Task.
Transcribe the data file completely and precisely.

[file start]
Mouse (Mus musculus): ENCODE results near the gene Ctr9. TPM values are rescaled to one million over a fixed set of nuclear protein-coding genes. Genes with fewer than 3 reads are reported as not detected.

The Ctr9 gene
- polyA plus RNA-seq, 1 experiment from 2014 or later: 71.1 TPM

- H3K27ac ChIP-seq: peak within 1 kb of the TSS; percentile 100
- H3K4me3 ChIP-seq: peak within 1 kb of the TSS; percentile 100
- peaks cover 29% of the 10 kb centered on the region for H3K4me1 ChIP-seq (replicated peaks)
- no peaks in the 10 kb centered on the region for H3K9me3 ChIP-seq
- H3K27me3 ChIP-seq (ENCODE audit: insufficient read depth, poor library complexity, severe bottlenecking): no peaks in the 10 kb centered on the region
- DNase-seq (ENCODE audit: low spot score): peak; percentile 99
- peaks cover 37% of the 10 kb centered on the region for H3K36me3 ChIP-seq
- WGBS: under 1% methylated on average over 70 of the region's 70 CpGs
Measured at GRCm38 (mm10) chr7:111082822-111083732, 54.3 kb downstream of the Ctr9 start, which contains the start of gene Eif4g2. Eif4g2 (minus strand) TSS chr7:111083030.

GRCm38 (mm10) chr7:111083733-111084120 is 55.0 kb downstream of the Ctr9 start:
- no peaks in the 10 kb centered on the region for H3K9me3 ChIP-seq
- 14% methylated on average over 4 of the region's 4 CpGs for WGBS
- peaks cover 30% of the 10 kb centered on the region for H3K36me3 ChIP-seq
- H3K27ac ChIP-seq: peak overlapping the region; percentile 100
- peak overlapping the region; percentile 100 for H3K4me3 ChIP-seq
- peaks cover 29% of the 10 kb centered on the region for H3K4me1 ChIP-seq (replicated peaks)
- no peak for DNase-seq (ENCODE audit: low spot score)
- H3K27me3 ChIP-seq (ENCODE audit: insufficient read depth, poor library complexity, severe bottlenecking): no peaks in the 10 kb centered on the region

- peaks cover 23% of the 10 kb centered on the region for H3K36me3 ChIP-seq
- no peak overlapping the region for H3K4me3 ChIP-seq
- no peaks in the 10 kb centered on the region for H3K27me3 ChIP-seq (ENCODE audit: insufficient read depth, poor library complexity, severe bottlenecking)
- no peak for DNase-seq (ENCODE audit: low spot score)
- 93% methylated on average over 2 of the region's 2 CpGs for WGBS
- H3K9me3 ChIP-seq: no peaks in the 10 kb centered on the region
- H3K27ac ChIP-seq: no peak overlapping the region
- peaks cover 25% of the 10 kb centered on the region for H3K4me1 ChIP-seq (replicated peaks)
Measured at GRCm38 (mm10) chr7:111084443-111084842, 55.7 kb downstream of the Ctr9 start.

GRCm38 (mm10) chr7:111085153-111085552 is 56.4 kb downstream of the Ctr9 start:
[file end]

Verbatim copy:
Mouse (Mus musculus): ENCODE results near the gene Ctr9. TPM values are rescaled to one million over a fixed set of nuclear protein-coding genes. Genes with fewer than 3 reads are reported as not detected.

The Ctr9 gene
- polyA plus RNA-seq, 1 experiment from 2014 or later: 71.1 TPM

- H3K27ac ChIP-seq: peak within 1 kb of the TSS; percentile 100
- H3K4me3 ChIP-seq: peak within 1 kb of the TSS; percentile 100
- peaks cover 29% of the 10 kb centered on the region for H3K4me1 ChIP-seq (replicated peaks)
- no peaks in the 10 kb centered on the region for H3K9me3 ChIP-seq
- H3K27me3 ChIP-seq (ENCODE audit: insufficient read depth, poor library complexity, severe bottlenecking): no peaks in the 10 kb centered on the region
- DNase-seq (ENCODE audit: low spot score): peak; percentile 99
- peaks cover 37% of the 10 kb centered on the region for H3K36me3 ChIP-seq
- WGBS: under 1% methylated on average over 70 of the region's 70 CpGs
Measured at GRCm38 (mm10) chr7:111082822-111083732, 54.3 kb downstream of the Ctr9 start, which contains the start of gene Eif4g2. Eif4g2 (minus strand) TSS chr7:111083030.

GRCm38 (mm10) chr7:111083733-111084120 is 55.0 kb downstream of the Ctr9 start:
- no peaks in the 10 kb centered on the region for H3K9me3 ChIP-seq
- 14% methylated on average over 4 of the region's 4 CpGs for WGBS
- peaks cover 30% of the 10 kb centered on the region for H3K36me3 ChIP-seq
- H3K27ac ChIP-seq: peak overlapping the region; percentile 100
- peak overlapping the region; percentile 100 for H3K4me3 ChIP-seq
- peaks cover 29% of the 10 kb centered on the region for H3K4me1 ChIP-seq (replicated peaks)
- no peak for DNase-seq (ENCODE audit: low spot score)
- H3K27me3 ChIP-seq (ENCODE audit: insufficient read depth, poor library complexity, severe bottlenecking): no peaks in the 10 kb centered on the region

- peaks cover 23% of the 10 kb centered on the region for H3K36me3 ChIP-seq
- no peak overlapping the region for H3K4me3 ChIP-seq
- no peaks in the 10 kb centered on the region for H3K27me3 ChIP-seq (ENCODE audit: insufficient read depth, poor library complexity, severe bottlenecking)
- no peak for DNase-seq (ENCODE audit: low spot score)
- 93% methylated on average over 2 of the region's 2 CpGs for WGBS
- H3K9me3 ChIP-seq: no peaks in the 10 kb centered on the region
- H3K27ac ChIP-seq: no peak overlapping the region
- peaks cover 25% of the 10 kb centered on the region for H3K4me1 ChIP-seq (replicated peaks)
Measured at GRCm38 (mm10) chr7:111084443-111084842, 55.7 kb downstream of the Ctr9 start.

GRCm38 (mm10) chr7:111085153-111085552 is 56.4 kb downstream of the Ctr9 start: